Indonesia has approved its first omnibus law, a 905-page document aimed at cutting red tape to boost investments and create jobs.
The bill has been dogged with controversy since it was announced last year, with workers and investors raising concerns over labor rights and environmental protection. It also creates the basis for an unemployment fund and a sovereign wealth fund, while raising penalties for damaging forests.
The government rushed the law’s approval on Monday, as President Joko Widodo seeks to shore up an economy that’s set for its first annual contraction since 1998.
Here are a few of the key changes:
The government has cut the list of industries banned from getting private investment to just six: controlled drugs, gambling, catching endangered fishes, harvesting of corals, manufacturing chemical weapons and industrial chemicals. That’s down from a list of more than 300 restricted or banned sectors previously set out in its so-called negative investment list.
It’s also easier to get a business permit, now centralized through the Investment Coordinating Board. Low-risk businesses only need an identity number to operate, while high-risk ones are required to get a full license.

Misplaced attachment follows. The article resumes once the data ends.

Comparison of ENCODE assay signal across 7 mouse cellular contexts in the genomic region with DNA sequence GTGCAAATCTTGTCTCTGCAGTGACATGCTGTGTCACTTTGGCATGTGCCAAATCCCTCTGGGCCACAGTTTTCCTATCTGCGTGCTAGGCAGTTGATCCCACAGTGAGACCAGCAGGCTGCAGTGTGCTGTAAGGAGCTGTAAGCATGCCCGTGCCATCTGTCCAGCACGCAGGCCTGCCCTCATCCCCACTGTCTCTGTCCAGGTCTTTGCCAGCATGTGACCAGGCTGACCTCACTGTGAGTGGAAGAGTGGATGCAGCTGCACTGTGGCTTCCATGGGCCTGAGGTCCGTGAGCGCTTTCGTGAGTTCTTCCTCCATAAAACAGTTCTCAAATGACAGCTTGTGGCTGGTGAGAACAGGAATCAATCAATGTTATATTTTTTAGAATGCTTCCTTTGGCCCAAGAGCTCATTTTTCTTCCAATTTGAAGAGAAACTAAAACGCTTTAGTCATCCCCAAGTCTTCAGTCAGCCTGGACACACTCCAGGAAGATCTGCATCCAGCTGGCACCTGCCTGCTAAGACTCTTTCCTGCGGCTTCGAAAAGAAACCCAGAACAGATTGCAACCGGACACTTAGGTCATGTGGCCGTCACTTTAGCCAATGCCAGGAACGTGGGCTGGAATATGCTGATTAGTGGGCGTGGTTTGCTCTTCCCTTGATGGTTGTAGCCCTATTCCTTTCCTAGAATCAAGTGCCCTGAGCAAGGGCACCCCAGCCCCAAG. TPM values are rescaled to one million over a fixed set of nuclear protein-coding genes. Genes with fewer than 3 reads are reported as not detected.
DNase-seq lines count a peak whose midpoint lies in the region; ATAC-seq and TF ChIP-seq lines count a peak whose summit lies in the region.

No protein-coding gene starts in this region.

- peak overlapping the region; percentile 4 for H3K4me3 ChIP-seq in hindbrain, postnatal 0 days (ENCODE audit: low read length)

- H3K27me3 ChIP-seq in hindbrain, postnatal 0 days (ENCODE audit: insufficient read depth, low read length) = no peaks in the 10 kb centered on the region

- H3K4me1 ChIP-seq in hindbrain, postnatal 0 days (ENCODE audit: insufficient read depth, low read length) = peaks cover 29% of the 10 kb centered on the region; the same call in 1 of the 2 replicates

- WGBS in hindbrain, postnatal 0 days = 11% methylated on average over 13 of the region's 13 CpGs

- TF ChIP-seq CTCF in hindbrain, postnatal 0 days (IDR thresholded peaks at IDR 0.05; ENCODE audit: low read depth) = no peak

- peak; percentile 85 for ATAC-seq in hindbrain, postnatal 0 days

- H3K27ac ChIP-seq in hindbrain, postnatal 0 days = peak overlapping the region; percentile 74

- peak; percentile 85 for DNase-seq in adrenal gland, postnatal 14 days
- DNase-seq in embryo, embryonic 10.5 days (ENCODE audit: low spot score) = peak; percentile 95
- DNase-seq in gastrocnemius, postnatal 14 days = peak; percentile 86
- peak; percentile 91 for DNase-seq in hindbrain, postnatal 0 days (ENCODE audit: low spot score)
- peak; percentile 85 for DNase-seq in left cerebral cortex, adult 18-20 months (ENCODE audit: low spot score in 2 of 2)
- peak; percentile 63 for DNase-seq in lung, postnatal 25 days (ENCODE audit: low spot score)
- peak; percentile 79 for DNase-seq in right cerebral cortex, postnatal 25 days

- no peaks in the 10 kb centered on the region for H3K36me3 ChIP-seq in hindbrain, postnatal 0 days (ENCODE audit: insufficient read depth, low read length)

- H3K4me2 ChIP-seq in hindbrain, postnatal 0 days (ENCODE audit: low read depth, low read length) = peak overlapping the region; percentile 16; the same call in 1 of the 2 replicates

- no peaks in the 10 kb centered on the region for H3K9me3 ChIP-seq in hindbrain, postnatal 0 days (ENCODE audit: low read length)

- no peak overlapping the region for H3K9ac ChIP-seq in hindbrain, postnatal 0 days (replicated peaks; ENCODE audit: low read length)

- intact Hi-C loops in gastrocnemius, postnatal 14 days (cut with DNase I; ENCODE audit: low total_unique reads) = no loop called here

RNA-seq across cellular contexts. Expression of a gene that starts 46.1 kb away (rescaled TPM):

Non-Indonesians can own freehold apartments, instead of only leasehold property.
The law scraps dividend taxes if the funds are reinvested locally. The central government also has the right to intervene in tax and levy policies set by regional governments in order to support national priority programs. An earlier rule has said corporate income tax will be gradually cut to 20% in 2023, from 22% this year.
Jokowi has asked the cabinet to prioritize the new sovereign wealth fund, set to begin with 75 trillion rupiah ($5 billion) capital made of cash, shares in state-owned companies and state receivables. It aims to attract 225 trillion rupiah of investments. The fund will report directly to the president with the finance minister’s oversight, while its management committee will include three professional directors.
An unemployment fund will be set up tocover as many as six months of wages, while cutting the maximum severance pay borne by employers to 19 months of salary, from 32 months. The fund will also pay for training and provide access to the job market. The law exempts small- and medium-sized enterprises from minimum wage requirements.
The law returns the authority over land use and permits to the central government and sets up a one-map policy to resolve the issue of overlapping claims. Environmental permits are now merged with business permits, with only high-risk industries asked to submit a study on the impact to its surroundings. The law raises maximum fines for environmental damage — those who burn forests could face up to 15 years imprisonment and a 7.5 billion rupiah fine, from 5 billion rupiah previously.
By : Grace Sihombing and Arys Aditya – BLOOMBERG